Displaying items by tag: junk
Two junk bond indices, Bloomberg Barclays U.S. Corporate High Yield Index and ICE BofA US High Index Yield, hit record lows both dipping to about 4%...view the full story on our partner Magnifi's site
Junk bonds have been on a tear lately. July was the best month for the asset class in nearly nine years, with overall returns near 5%. The average junk bond yield fell from 6.85% to 5.46% over the course of the month on the back on continued monetary and fiscal stimulus. The market has risen so much that many are questioning if they have already missed the opportunity. To this question, one high yield fund manager says “I don’t think so . . . Governments across the world want to make sure credit is working properly”.
FINSUM: As long as sovereign yields stay super low and the Fed and government keep the life lines open, it is easy to imagine yields will keep falling for junk.
Investors seem to have every reason to worry about bonds. Prices are high, yields are low, and low quality companies are accessing easy financing even in the face of an uncertain economic future. With all that said, there might not be any reason to worry at all. Central banks are still gaming the system. From the Fed being really conservative with rates, to the ECB and BOJ doing massive QE, the whole central bank mechanism is conspiring to prop up bond prices in a major way.
FINSUM: As long as that pre-condition of huge central bank support is in place, it is hard to see bonds taking much of a hit.
The media is currently doing its level best to scare junk bond investors. There have been many analyst and media warnings lately about the pending fall of high yield bonds (some of which we have featured). Most argue that in an economic downturn, BBB bonds will suffer. Others says there has been no rise in underlying performance to justify the rise in prices. Others have focused on CCCs and their movements. Initially the worry was that CCCs had not rallied like the rest of the market, which was taken as a sign of deteriorating credit conditions. Now the media is warning (see Barron’s) that since they have rallied, it is again a warning sign.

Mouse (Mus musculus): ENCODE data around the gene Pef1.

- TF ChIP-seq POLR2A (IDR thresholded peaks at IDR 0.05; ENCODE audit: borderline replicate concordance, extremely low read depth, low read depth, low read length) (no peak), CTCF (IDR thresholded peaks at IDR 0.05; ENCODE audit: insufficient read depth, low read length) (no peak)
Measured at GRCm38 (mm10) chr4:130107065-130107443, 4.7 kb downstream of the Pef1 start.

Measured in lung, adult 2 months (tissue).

FINSUM: Everything is a warning sign! Our own feeling is that we are generally moving toward a more risk-on environment and the trend for high yield is improving as the economic outlook does.
One of the biggest ratings agencies on Wall Street has just put out a stern warning on the junk bond market. Moody’s says that high yield debt may fall “significantly” after a big rally this year. In a quote that captures the general disbelief that has accompanied the junk bond rally this year, Moody’s economist John Lonski says ““High-yield bonds have rallied mightily despite the lack of any observable broad-based acceleration of either business sales or corporate earnings”. Moody’s thinks that if performance of the underlying companies in the space does not improve, then there will be a reckoning, saying ““If the anticipated improvement in the fundamentals governing corporate credit quality do not materialise, a significant widening of high-yield bond spreads is likely”.
FINSUM: Irrational exuberance?